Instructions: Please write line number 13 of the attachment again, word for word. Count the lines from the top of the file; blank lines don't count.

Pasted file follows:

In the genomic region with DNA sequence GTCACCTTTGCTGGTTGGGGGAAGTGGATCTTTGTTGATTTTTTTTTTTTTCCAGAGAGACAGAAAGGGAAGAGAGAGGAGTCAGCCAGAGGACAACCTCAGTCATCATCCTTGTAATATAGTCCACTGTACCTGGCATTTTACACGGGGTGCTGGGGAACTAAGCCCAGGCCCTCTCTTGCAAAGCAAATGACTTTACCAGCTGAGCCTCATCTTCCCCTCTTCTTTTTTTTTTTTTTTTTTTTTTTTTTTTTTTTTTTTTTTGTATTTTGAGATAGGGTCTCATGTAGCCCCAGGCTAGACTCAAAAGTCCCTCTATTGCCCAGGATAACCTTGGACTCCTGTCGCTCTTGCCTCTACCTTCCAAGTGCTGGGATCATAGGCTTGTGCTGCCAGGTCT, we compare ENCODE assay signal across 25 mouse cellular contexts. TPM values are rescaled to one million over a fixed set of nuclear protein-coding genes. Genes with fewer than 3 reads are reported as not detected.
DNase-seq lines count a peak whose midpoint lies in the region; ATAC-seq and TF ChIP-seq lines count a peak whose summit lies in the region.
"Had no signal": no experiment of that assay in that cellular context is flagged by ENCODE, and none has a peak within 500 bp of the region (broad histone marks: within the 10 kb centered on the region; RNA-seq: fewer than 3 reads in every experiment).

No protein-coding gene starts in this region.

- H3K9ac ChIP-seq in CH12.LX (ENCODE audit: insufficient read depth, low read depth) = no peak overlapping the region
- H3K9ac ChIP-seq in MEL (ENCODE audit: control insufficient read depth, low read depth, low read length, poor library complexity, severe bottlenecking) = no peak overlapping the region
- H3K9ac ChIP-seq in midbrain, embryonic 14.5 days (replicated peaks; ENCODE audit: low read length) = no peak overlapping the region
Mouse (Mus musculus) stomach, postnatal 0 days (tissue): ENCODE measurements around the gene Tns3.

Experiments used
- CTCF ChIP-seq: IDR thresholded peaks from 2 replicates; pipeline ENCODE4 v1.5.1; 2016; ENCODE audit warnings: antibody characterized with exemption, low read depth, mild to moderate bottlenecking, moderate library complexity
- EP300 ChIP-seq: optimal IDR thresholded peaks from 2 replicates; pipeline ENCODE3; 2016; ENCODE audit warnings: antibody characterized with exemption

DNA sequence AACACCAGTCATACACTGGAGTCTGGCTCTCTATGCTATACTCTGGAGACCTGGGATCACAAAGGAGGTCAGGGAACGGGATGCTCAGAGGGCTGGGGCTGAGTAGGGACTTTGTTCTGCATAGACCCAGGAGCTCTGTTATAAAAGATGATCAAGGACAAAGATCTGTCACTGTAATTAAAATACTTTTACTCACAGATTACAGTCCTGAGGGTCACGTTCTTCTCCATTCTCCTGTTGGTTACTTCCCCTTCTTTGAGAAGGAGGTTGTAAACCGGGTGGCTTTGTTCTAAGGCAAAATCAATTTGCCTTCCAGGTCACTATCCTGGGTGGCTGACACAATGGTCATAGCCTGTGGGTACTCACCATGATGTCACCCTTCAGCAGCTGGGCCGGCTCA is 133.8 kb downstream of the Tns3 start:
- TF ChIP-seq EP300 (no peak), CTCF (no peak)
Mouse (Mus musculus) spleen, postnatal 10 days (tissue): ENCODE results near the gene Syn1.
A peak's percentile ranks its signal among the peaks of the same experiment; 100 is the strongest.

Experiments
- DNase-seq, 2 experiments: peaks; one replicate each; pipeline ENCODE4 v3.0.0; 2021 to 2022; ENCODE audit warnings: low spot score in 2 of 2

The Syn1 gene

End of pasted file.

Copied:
- TF ChIP-seq EP300 (no peak), CTCF (no peak)